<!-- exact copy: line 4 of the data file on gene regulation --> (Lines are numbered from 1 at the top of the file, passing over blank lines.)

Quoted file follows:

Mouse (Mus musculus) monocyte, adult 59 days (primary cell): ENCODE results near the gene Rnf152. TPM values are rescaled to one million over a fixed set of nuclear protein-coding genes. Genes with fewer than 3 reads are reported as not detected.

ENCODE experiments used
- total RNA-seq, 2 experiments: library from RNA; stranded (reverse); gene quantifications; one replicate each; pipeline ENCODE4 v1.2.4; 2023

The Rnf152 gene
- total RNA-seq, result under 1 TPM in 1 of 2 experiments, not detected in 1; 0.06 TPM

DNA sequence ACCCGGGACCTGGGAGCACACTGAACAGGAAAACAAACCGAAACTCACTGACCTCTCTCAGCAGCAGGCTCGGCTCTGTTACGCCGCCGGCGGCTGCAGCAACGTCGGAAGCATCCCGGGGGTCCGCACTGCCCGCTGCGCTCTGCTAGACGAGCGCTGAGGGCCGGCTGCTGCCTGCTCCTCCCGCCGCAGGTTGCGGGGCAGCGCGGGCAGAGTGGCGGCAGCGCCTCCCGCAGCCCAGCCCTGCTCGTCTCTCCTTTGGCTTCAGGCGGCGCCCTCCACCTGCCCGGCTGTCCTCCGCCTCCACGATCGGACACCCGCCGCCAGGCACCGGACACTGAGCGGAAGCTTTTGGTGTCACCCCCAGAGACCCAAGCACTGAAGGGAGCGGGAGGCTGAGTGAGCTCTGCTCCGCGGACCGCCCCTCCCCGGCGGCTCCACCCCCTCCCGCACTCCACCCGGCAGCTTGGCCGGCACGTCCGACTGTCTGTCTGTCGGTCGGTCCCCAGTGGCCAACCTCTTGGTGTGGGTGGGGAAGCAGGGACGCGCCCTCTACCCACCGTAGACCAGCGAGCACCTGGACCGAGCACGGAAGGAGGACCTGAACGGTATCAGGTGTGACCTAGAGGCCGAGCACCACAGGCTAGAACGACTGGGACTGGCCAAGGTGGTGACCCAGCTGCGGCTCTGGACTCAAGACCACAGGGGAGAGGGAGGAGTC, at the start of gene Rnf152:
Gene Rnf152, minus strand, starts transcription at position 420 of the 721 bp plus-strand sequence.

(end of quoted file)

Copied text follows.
The Rnf152 gene